Japan's Fukushima nuclear crisis has prompted a call for "redefining" U.S. nuclear safety, according to a Nuclear Regulatory Commission task force report released Wednesday.
The report examines lessons learned from Japan's nuclear disaster on heels of an earthquake and tsunami in March, which led to explosions, meltdowns in three nuclear reactors and the release of radioactive material into the air. The report recommends changes to "defense-in-depth" measures at nuclear plants to prepare for events such as earthquakes, flooding and tornadoes, which often come stacked together.
The report also states the current "patchwork of regulatory requirement" developed "piece-by-piece over the decades" should be replaced with a "logical, systematic and coherent regulatory framework" to bolster reactor safety across the nation.
The report and its 12 recommendations got mixed reviews from the nuclear industry and from nuclear watchdog groups.
Tennessee Valley Authority spokesman Ray Golden said the NRC task force put together a comprehensive report but with little input from the nuclear industry.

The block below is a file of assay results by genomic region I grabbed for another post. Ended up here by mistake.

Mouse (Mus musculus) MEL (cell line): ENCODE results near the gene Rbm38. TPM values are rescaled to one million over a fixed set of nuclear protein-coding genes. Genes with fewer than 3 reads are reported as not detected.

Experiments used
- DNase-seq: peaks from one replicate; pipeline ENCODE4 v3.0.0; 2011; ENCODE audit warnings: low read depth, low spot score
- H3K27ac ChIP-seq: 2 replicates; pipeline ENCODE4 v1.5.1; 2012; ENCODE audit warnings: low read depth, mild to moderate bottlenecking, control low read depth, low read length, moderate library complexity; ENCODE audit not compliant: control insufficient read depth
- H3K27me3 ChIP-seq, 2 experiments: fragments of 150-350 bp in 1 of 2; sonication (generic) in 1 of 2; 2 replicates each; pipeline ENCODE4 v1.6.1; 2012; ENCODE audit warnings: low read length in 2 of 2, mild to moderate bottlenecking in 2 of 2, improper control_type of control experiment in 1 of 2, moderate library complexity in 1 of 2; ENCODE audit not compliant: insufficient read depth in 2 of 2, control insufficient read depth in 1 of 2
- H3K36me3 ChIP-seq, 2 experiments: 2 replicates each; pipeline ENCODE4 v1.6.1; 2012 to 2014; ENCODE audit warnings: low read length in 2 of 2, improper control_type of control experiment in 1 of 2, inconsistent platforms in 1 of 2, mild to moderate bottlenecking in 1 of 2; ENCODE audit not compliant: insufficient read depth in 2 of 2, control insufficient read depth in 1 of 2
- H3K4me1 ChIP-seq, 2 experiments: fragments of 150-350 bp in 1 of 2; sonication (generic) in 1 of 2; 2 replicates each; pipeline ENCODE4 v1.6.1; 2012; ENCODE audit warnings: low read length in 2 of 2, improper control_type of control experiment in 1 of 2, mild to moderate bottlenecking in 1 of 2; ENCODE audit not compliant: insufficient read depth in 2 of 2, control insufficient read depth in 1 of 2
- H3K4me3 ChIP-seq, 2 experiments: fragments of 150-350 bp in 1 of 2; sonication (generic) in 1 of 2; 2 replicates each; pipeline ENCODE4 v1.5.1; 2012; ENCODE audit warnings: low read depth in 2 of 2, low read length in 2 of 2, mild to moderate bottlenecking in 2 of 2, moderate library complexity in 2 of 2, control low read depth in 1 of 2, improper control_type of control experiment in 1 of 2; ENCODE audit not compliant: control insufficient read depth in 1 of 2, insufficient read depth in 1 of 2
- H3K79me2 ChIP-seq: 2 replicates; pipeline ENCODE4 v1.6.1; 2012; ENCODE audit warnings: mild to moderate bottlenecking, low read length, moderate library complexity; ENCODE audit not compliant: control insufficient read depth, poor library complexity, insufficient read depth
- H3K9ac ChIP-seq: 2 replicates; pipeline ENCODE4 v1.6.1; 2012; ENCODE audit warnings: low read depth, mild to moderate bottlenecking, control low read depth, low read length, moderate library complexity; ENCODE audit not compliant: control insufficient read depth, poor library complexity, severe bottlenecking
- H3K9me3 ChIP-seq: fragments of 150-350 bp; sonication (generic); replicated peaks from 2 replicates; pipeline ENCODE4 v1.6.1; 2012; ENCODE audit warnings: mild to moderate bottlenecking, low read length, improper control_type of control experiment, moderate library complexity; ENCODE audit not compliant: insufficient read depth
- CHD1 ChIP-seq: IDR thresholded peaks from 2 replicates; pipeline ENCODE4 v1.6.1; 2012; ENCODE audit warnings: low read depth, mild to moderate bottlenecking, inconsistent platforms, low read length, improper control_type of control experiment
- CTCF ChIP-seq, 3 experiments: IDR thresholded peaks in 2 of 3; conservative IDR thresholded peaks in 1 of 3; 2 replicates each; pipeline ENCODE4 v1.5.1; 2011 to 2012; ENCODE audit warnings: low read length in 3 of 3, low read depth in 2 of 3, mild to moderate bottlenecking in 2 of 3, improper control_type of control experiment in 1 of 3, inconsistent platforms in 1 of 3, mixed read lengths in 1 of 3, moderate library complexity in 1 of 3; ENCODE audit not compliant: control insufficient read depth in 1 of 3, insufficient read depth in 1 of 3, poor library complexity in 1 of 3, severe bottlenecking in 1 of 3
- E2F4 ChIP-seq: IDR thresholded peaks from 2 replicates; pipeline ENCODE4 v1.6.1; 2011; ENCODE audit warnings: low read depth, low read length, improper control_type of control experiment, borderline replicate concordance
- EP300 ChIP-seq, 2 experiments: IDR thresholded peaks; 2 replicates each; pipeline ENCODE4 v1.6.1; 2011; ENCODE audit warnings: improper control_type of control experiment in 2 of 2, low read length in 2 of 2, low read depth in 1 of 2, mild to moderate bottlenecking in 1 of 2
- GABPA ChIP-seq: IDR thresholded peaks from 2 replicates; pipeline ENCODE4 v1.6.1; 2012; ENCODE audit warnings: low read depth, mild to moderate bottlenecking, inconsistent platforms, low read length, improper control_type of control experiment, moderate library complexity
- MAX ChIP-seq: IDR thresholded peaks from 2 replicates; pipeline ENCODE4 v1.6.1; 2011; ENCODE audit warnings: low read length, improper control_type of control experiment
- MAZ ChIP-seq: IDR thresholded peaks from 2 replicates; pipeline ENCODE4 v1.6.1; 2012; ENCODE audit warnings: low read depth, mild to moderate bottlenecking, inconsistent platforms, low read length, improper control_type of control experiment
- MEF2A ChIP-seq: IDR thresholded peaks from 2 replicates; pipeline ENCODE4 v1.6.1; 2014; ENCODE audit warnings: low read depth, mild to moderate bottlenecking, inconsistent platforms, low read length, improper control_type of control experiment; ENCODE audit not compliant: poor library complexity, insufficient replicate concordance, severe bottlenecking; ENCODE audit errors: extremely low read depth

Golden said TVA in March also organized a task force to examine the Japan events and subsequent meltdowns with an eye toward weaknesses in its Sequoyah, Watts Bar and Browns Ferry nuclear plants.
"[The NRC task force] report identified a number of issues, and many were identical to what TVA and the industry already have identified," he said. "Nothing in the recommendations looks difficult to accomplish."
TVA already has spent $15 million to $20 million this year to address some of the recommendations, including purchasing additional backup batteries and satellite telephone communication at the plants.
David Lochbaum, director of the Union of Concerned Scientists' Nuclear Safety Project, said the NRC task force suggestions don't go far enough.
"Fukushima should shake the Nuclear Regulatory Commission out of its complacency," Lochbaum said.
He noted that the NRC manages to decide 93 percent of new industry license-related requests within a year, but attempts to enforce its own rules can drag on for years.
The Union for Concerned Scientists on Wednesday unveiled its own 24 recommendations.
The NRC task force report is expected to be discussed at NRC's commission meeting Tuesday, and a public hearing about the recommendations is scheduled in August.